• Wine vinegar – Substitute 1 teaspoon wine vinegar for 1 tablespoon lemon juice.
• Citrus liqueur – Use 1/2 teaspoon citrus liqueur like triple sec or limoncello for 1 tablespoon lemon juice.

When substituting, you may need to adjust other ingredients like sugar or salt to account for differences in acidity and flavor.

## How long does lemon juice last?

Properly stored, lemon juice can last:

• At room temperature: up to 3 days
• In the refrigerator: 5-7 days
• In the freezer: up to 6 months

For long term storage, freeze lemon juice in ice cube trays or muffin tins. Thaw cubes as needed.

Signs your lemon juice has gone bad are mold, fermentation bubbles, or an off odor.

## Nutrition facts for lemon juice

A 1 tablespoon serving of raw lemon juice contains approximately:

• 6 calories
• 1.5g carbohydrates
• 0.2g protein
• 0g fat
• 1.2mg vitamin C (2% DV)
• 31mg potassium (1% DV)

Lemon juice provides vitamin C, potassium, and some B vitamins. It’s an ultra low-calorie beverage perfect for detox water or adding flavor to dishes.

## Common uses for lemon juice

Lemon juice has a wide range of culinary and non-culinary uses, including:

• Making lemonade, lemon water, or adding flavor to tea
• Creating citrus vinaigrettes, marinades, and sauces
• Providing acidity in baked goods like lemon cake
• Tenderizing meat as a marinade ingredient
• Brightening the flavor of fish, chicken, vegetables
• Adding zest to smoothies
• Making natural cleaners and disinfectants
• Soothing sore throats when mixed with warm water and honey
• Creating chemical-free beauty treatments to lighten hair or exfoliate skin

A simple squeeze of lemon can do so much! Keep lemons stocked in your kitchen to take advantage of their many versatile uses.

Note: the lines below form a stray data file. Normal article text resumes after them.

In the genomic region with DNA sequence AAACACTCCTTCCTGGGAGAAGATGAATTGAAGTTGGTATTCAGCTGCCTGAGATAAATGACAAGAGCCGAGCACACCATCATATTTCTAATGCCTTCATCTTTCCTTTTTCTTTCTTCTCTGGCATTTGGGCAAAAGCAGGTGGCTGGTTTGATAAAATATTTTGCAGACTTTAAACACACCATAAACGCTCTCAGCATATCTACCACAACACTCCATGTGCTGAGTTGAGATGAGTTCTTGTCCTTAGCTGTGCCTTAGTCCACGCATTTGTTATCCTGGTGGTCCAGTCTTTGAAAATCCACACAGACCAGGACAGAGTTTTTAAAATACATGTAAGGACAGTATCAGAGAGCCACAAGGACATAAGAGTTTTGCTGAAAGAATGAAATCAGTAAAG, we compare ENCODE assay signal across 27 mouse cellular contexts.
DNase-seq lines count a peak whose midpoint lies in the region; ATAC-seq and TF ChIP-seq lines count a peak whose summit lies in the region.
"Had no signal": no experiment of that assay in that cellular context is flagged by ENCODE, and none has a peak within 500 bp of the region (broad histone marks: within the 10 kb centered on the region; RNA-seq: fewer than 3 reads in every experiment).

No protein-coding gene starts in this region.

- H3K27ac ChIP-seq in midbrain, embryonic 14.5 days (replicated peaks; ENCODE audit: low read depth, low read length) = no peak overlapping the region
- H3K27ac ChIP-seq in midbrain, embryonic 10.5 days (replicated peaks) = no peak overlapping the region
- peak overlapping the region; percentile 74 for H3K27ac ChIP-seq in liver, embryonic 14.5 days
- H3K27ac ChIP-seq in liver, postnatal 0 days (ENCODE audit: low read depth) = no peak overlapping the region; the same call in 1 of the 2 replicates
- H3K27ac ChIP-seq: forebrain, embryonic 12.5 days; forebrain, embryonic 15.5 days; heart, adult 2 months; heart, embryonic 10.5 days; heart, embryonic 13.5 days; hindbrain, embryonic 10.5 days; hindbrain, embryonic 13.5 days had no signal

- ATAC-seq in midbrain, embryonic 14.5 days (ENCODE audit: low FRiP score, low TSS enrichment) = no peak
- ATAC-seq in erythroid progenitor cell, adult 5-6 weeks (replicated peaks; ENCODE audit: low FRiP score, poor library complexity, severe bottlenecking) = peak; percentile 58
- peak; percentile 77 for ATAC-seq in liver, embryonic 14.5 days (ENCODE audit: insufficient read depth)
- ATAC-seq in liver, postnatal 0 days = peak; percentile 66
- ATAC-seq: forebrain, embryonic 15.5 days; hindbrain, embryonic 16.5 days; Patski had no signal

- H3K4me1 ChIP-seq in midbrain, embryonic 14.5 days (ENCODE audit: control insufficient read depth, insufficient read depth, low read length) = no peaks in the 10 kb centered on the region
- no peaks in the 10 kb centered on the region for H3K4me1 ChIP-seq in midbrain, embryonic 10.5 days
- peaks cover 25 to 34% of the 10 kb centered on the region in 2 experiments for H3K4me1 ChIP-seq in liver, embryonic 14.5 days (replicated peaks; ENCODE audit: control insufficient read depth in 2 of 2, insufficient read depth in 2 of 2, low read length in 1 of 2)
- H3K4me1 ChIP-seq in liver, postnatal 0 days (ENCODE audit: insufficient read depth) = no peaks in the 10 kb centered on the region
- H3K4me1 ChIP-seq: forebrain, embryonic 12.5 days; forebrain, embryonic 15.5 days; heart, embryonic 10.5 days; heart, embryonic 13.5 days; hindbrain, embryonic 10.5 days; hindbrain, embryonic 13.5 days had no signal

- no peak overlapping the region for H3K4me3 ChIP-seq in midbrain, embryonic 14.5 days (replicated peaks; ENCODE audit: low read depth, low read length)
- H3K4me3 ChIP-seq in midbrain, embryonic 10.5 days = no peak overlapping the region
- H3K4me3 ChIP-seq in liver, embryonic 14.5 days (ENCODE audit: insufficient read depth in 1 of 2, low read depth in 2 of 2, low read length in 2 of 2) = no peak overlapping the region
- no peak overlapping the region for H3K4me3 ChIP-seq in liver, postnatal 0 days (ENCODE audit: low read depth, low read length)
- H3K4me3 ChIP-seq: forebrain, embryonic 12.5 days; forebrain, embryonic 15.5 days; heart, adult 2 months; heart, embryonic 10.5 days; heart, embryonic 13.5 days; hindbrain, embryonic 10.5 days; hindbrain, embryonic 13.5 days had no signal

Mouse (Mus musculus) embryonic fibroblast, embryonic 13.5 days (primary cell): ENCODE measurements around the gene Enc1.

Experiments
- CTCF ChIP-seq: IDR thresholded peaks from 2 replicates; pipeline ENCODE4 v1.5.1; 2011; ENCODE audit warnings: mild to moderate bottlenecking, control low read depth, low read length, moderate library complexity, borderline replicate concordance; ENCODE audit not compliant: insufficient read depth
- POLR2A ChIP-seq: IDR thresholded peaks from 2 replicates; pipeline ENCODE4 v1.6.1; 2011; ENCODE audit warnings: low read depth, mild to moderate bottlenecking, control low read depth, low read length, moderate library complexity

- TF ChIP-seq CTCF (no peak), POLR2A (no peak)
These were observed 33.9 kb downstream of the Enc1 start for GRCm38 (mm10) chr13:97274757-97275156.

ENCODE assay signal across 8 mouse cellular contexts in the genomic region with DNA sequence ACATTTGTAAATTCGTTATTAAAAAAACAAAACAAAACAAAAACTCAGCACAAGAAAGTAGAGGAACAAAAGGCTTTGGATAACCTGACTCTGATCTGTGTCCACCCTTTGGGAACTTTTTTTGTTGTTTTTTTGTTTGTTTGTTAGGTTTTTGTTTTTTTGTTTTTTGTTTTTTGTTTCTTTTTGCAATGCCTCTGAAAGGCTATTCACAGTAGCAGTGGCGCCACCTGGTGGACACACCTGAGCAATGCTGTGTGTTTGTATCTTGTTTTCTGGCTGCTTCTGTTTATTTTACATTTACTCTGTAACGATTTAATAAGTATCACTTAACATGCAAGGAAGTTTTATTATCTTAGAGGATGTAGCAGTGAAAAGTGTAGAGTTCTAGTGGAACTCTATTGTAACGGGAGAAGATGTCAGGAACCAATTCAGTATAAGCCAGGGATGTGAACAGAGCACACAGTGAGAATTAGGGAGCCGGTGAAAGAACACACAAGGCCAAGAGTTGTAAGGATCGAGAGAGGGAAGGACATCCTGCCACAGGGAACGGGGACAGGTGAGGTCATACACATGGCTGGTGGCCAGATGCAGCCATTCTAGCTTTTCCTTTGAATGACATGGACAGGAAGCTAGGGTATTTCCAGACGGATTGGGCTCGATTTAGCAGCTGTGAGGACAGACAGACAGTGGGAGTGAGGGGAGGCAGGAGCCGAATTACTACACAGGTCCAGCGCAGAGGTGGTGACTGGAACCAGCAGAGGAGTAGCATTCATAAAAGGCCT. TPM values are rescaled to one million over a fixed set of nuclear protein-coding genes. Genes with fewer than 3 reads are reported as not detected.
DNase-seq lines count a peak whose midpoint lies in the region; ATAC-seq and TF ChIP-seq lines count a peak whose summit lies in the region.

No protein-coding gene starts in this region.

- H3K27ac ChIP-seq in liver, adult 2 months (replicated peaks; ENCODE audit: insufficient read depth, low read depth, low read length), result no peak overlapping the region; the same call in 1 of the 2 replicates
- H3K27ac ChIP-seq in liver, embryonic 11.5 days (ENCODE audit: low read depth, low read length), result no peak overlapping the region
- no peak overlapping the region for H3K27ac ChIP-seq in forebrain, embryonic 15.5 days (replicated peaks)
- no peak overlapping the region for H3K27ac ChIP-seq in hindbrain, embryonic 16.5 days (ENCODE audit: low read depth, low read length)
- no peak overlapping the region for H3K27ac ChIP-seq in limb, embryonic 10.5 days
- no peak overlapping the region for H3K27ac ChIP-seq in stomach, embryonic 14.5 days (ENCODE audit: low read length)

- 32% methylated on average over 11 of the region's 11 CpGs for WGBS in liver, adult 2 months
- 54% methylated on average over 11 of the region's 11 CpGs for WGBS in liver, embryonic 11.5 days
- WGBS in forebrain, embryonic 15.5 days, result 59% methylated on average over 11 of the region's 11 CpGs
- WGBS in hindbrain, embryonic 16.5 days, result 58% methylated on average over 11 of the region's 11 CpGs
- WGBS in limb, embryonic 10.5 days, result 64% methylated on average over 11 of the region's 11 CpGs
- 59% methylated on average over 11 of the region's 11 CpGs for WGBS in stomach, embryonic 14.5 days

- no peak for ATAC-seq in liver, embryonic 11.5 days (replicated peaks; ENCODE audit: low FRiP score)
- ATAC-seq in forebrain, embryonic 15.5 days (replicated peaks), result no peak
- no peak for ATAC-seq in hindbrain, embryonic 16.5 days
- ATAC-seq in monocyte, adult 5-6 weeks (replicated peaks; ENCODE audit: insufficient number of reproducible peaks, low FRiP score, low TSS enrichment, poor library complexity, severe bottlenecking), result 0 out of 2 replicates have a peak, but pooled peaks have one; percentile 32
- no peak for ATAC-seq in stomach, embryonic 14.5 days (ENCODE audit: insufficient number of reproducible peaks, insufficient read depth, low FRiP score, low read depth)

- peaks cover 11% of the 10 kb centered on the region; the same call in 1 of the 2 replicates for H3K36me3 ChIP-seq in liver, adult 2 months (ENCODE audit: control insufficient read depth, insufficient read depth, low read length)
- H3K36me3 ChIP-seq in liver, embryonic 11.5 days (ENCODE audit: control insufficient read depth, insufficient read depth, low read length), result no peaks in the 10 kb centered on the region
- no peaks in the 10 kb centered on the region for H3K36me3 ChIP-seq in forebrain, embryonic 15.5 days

## Frequently asked questions

### Why does lemon juice yield vary between fruits?

Lemon juice content depends on the variety, freshness, size, and texture. More porous, thin-skinned lemons tend to yield more juice. Warmer weather and extended growing seasons also produce juicier lemons.

### Can Meyer lemons be substituted for regular lemons?

Yes, Meyer lemons can generally be used 1:1 for regular lemons. They have a similar acidity level. However, they do have a milder, sweeter flavor.

### How can you tell if a lemon is juicy before cutting it open?

Choose lemons that feel heavy for their size and have thin, supple skin. Gently pressing the tip can help gauge how much give the lemon has. Soft lemons with thin skin tend to be very juicy inside.

### Why do lemons sink or float in water?

Floating lemons are older and have lost moisture, indicating less juice inside. Lemons that sink have good moisture content and will likely yield more juice.

## Conclusion

Understanding expected lemon juice yields helps ensure you get the right citrus punch in recipes. On average, you can expect:

• Small lemon: 1-2 tablespoons juice
• Medium lemon: 2-3 tablespoons juice
• Large lemon: 3-4 tablespoons juice

When a recipe calls for a tablespoon of juice, having 1 medium or large lemon on hand will suffice in most cases. Implement juicing tips like rolling, microwaving, and straining to maximize the amount of juice extracted from each lemon.

Lemons are a versatile kitchen staple that can elevate drinks, dressings, seafood, baked goods, and more. Keep a good stock of lemons and know how to make the most of them in your cooking!